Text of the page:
According to the inspector general’s report, DHS has a range of policies and procedures to protect biometric information, which it considers sensitive personally identifiable information (SPII). Among those policies, DHS’ Handbook for Safeguarding Sensitive PII, Privacy Policy Directive 047-01-007, Revision 3, December 2017, requires contractors and consultants to protect SPII to prevent identity theft or other adverse consequences, such as privacy incidents, compromise, or misuse of data information on them.

Despite these policies, the DHS subcontractor engaged to support the pilot directly violated DHS security and privacy protocols when it downloaded SPII, including traveler images, from an unencrypted device and stored it on its own network. The subcontractor obtained access to this data between August 2018 and January 2019 without CBP’s authorization or knowledge. Later in 2019, the subcontractor’s network was subjected to a malicious cyberattack involving ransomware resulting in the compromise of 184,000 facial images of cross-border travelers collected through a pilot program, at least 19 of which were posted on the dark web.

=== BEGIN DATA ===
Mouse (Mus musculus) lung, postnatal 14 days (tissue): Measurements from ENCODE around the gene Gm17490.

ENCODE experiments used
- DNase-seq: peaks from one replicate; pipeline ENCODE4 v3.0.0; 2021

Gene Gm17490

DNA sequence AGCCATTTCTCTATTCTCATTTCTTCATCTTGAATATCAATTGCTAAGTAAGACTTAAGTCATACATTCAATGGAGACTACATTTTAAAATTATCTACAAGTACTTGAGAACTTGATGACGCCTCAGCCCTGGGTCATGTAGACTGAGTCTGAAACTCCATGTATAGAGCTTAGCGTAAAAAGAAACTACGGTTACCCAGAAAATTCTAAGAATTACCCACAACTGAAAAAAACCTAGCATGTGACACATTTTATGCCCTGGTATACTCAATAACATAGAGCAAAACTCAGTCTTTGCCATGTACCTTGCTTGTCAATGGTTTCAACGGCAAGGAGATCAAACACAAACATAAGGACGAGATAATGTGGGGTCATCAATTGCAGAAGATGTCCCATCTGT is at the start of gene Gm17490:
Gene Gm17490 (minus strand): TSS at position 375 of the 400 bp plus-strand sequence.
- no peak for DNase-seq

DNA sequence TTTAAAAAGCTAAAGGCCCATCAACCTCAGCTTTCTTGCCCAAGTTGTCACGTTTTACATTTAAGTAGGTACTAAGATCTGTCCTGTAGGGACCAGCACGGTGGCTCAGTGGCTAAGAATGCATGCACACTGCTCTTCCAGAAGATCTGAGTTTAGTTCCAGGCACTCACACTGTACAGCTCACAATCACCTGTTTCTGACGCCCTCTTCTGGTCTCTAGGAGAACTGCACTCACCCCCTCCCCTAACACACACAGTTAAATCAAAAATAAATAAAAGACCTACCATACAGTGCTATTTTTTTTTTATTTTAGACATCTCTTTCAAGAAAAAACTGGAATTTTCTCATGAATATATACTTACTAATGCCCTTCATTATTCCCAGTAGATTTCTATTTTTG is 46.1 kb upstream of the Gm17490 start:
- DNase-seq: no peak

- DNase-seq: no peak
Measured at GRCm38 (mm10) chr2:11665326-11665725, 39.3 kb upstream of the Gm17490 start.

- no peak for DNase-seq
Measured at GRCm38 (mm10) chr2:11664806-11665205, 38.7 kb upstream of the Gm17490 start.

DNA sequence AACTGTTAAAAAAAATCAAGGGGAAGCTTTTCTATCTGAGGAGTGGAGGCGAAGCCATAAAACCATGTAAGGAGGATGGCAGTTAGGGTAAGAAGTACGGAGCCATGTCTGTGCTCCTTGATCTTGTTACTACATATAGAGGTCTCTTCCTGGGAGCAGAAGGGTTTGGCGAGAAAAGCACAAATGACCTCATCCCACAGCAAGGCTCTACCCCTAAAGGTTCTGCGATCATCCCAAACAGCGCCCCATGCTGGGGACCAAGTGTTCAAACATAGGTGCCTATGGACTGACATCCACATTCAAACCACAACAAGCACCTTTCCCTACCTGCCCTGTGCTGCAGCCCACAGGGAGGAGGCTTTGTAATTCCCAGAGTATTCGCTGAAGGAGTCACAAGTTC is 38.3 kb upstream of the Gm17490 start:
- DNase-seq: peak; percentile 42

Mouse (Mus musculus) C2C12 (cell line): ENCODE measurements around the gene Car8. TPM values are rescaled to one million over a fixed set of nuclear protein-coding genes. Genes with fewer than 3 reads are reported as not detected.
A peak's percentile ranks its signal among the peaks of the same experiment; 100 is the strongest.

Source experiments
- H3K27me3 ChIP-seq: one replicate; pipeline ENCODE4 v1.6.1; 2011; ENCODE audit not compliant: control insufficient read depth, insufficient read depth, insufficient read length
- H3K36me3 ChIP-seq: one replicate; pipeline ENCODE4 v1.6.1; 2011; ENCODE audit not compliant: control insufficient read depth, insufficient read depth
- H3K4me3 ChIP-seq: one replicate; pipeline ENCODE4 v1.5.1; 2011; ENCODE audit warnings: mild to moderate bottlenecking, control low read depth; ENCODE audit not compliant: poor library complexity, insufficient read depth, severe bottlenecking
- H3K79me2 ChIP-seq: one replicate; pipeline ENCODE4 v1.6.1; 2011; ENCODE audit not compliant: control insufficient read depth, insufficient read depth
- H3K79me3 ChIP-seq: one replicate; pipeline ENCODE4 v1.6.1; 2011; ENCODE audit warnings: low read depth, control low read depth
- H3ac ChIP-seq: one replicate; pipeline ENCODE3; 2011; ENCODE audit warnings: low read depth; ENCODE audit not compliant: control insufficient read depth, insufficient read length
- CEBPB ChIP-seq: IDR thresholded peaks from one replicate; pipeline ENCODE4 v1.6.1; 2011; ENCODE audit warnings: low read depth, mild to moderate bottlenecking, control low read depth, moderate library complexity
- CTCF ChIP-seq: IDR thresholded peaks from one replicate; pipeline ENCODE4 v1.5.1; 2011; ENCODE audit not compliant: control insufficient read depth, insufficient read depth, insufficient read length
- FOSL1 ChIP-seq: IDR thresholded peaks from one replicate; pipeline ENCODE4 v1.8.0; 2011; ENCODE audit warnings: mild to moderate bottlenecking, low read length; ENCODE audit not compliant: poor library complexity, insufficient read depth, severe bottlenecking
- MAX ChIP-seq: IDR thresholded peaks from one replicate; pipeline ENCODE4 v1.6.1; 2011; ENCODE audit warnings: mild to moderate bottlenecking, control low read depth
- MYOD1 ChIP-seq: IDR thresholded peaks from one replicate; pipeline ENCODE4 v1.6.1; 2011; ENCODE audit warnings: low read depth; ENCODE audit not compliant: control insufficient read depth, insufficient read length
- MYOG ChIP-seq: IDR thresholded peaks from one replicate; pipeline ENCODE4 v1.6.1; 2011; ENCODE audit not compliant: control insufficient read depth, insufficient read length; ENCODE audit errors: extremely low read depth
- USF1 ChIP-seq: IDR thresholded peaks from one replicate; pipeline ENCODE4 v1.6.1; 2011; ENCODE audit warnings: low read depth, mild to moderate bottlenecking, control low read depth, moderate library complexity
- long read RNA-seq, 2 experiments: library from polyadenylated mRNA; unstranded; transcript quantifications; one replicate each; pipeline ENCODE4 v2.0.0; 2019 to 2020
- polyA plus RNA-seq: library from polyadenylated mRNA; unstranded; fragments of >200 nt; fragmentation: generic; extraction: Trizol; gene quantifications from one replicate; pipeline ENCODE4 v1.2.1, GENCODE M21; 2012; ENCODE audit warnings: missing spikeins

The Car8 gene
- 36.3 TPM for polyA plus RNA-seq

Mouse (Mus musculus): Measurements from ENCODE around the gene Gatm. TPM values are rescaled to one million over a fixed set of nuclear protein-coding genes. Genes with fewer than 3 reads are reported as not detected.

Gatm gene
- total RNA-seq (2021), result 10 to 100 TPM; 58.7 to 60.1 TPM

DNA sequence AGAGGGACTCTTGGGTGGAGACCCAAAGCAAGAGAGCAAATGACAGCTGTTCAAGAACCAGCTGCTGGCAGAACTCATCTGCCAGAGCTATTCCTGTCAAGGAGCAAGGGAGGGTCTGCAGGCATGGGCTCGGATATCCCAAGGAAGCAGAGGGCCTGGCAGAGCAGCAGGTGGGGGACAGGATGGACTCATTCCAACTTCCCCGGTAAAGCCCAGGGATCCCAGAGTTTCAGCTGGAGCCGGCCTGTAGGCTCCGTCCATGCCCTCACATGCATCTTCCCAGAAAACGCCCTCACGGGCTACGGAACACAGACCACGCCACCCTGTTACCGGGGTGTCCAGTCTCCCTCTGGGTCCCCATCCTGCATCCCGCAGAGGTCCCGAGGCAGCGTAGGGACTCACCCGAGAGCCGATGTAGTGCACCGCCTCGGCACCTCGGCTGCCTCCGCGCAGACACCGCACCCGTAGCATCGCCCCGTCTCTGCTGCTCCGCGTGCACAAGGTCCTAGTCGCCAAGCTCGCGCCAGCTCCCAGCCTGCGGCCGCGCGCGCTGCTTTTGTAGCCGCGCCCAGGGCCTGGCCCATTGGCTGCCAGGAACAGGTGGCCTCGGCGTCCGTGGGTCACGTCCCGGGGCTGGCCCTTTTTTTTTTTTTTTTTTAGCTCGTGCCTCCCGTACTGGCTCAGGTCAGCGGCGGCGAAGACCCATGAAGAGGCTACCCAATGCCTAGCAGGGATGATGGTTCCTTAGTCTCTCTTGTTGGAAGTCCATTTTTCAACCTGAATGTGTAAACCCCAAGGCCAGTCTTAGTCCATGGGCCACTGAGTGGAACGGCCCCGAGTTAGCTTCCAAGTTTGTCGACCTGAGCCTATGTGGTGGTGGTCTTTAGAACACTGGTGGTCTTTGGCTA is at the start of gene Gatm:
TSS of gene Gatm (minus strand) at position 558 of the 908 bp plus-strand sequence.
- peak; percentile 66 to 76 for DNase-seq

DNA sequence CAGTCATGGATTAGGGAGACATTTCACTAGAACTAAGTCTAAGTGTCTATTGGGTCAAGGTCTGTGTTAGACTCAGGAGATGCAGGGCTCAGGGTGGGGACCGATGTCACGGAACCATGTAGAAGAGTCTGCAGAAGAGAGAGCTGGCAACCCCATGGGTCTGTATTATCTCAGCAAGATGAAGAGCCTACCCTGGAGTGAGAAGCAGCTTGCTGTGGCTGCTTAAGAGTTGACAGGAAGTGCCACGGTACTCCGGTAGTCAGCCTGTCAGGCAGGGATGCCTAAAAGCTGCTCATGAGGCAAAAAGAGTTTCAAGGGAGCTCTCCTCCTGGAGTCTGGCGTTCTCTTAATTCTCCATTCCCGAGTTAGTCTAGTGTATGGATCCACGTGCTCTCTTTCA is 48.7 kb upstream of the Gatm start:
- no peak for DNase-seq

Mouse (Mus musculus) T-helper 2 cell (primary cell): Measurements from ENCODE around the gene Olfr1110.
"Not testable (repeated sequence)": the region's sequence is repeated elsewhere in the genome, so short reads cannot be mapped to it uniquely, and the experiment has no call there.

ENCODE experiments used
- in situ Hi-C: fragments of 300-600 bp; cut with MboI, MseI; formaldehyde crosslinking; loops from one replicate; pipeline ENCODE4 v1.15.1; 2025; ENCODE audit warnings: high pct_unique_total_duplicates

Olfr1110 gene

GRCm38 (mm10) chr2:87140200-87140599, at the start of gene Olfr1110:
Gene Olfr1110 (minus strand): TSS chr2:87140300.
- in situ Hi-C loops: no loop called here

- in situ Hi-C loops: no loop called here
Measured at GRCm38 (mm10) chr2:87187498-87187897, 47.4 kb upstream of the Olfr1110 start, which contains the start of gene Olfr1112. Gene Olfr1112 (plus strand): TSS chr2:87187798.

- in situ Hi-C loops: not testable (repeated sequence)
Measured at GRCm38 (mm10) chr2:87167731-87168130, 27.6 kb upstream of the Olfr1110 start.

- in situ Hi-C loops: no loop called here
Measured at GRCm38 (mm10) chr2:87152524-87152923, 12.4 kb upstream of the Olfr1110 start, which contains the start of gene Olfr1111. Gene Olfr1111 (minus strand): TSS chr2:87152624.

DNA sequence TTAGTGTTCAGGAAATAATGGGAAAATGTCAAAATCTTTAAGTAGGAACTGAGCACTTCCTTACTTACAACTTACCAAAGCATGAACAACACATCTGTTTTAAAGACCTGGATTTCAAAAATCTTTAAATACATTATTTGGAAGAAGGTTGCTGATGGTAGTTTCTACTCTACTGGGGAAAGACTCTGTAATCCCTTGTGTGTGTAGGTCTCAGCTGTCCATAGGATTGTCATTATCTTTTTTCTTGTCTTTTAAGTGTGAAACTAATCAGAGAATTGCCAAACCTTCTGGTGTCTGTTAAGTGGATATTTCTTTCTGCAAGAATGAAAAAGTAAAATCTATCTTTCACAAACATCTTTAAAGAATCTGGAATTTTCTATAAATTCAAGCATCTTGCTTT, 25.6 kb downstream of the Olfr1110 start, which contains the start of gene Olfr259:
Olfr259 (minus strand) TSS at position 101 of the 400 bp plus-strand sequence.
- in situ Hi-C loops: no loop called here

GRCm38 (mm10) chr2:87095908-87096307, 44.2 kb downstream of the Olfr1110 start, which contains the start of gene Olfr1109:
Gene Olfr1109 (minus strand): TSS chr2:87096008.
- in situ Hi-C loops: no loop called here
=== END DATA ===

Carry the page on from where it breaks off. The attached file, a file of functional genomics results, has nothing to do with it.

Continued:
As one of our 10 Steps for Tackling Data Privacy and Security Laws, “Vendors – trust but verify” is critical. For DHS, its failure to do so may damage the public’s trust resulting in travelers’ reluctance to permit DHS to capture and use their biometrics at U.S. ports of entry. Non-governmental organizations that experience a similar situation with one of their vendors face an analogous loss of trust, as well as adverse impacts on business, along with compliance enforcement and litigation risks.

Among the recommendations CBP made following the breach was to ensure implementation of USB device restrictions and to apply enhanced encryption methods. CBP also sent a memo requiring all IT contractors to sign statements guaranteeing compliance with contract terms related to IT and data security.  Like DHS, more organizations are developing written policies and procedures following risk assessments and other best practices. However, it is not enough to prepare and adopt policies, implementation is key.